Oklahoma City Thunder part owner Aubrey McClendon indicted on conspiracy charges
OKLAHOMA CITY — Aubrey McClendon, the former chief executive of Chesapeake Energy Corp. and part owner of NBA’s Oklahoma City Thunder, has been indicted for conspiring to rig bids to buy oil and natural gas leases in northwest Oklahoma.
The Department of Justice said in a statement that McClendon is suspected of orchestrating a scheme between two large energy companies, which are not named in the indictment, from December 2007 to March 2012. The companies would decide ahead of time who would win bids, with the winner then allocating an interest in the leases to the other company, according to the statement.
McClendon denied violating antitrust laws in a statement released Tuesday.
“The charge that has been filed against me today is wrong and unprecedented,” McClendon said in the statement. “Anyone who knows me, my business record and the industry in which I have worked for 35 years, knows that I could not be guilty of violating any antitrust laws. All my life I have worked to create jobs in Oklahoma, grow its economy, and to provide abundant and affordable energy to all Americans. I am proud of my track record in this industry, and I will fight to prove my innocence and to clear my name.”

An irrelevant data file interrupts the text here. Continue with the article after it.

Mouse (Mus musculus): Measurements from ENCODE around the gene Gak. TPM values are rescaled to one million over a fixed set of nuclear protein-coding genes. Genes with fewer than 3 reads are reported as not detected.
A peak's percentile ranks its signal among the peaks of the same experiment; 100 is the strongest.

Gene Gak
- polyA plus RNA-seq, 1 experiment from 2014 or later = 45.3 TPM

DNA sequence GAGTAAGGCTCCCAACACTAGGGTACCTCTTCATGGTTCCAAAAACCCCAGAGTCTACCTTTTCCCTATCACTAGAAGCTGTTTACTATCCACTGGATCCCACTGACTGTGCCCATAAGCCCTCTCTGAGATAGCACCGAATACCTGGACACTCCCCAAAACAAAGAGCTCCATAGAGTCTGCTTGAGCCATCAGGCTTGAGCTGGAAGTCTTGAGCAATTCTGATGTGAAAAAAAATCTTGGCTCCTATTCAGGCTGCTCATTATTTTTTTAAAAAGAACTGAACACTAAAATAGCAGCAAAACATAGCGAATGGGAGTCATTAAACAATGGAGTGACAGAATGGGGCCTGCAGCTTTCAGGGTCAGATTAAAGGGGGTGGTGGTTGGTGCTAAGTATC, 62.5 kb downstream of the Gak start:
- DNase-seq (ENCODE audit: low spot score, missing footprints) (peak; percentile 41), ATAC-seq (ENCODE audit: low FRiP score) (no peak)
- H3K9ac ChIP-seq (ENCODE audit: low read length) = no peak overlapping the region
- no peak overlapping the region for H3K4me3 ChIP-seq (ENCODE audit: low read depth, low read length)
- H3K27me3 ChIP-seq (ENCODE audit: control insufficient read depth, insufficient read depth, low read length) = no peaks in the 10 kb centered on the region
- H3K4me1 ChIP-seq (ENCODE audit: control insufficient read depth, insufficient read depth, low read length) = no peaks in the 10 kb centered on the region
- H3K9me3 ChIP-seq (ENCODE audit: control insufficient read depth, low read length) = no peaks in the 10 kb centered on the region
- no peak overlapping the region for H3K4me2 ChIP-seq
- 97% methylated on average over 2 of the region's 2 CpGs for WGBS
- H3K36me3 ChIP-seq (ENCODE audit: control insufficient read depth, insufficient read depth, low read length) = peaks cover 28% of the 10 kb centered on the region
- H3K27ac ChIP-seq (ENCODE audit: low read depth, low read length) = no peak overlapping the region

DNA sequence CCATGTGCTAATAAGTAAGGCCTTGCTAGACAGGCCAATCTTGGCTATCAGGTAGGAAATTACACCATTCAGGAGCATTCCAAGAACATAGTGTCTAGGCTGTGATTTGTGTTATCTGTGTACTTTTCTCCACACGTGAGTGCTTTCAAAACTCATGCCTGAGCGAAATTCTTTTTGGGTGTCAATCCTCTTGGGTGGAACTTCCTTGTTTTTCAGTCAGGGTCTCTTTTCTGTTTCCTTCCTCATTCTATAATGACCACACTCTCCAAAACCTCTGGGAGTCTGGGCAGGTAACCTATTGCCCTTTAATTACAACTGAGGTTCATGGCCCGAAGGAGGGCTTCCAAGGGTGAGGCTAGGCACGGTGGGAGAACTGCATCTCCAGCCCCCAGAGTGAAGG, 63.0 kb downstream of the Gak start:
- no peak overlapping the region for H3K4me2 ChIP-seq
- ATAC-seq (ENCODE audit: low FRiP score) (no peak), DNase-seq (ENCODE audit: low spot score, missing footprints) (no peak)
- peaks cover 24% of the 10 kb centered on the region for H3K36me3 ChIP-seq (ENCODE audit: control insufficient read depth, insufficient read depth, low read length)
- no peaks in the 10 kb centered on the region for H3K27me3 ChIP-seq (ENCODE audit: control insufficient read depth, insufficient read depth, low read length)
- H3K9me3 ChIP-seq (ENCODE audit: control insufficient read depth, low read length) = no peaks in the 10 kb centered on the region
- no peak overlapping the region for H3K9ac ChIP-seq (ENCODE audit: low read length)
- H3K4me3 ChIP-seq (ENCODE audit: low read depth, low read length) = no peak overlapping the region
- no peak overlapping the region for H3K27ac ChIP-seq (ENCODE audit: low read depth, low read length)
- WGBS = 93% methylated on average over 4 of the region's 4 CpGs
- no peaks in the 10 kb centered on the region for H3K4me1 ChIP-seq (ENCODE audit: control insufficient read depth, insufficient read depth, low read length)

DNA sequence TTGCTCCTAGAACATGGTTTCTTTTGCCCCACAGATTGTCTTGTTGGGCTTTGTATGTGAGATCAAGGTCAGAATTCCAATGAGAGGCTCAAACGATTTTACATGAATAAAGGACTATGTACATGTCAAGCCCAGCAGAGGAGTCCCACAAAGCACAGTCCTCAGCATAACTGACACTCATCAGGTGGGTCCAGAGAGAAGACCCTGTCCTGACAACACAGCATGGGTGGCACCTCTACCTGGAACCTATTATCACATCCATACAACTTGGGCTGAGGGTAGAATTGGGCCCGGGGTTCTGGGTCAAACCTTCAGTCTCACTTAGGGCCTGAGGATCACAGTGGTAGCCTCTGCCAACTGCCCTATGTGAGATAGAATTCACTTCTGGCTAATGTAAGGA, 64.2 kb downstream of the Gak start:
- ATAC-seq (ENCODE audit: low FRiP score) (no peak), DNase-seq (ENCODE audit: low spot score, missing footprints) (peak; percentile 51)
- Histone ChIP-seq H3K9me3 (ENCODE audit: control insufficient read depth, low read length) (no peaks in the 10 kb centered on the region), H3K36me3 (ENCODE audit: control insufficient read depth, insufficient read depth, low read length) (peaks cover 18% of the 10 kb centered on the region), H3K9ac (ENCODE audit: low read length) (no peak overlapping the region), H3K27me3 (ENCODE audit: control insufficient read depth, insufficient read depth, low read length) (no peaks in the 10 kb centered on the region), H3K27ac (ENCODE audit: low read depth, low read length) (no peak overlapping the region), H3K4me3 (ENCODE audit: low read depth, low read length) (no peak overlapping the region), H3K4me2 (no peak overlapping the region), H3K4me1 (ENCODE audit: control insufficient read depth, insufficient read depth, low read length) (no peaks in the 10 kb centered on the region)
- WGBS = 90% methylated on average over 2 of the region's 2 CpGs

The indictment, filed in U.S. District Court for the Western District of Oklahoma, does not name anyone else alleged to be involved.
Leasehold interests usually include the right to develop the land and to extract oil and natural gas for a period of time, typically three to five years.
“His actions put company profits ahead of the interests of leaseholders entitled to competitive bids for oil and gas rights on their land,” said Assistant Attorney General Bill Baer of the Department of Justice’s Antitrust Division. “Executives who abuse their positions as leaders of major corporations to organize criminal activity must be held accountable for their actions.”
Oklahoma City-based Chesapeake said it is cooperating with the investigation.
“Chesapeake does not expect to face criminal prosecution or fines relating to this matter,” company spokesman Gordon Pennoyer said in a statement. “Chesapeake has taken significant steps to address legacy issues and enhance legal and regulatory compliance throughout the organization.”
McClendon, part-owner of the NBA’s Oklahoma City Thunder, stepped down in 2013 at Chesapeake and founded American Energy Partners, where he currently serves as chairman and chief executive officer.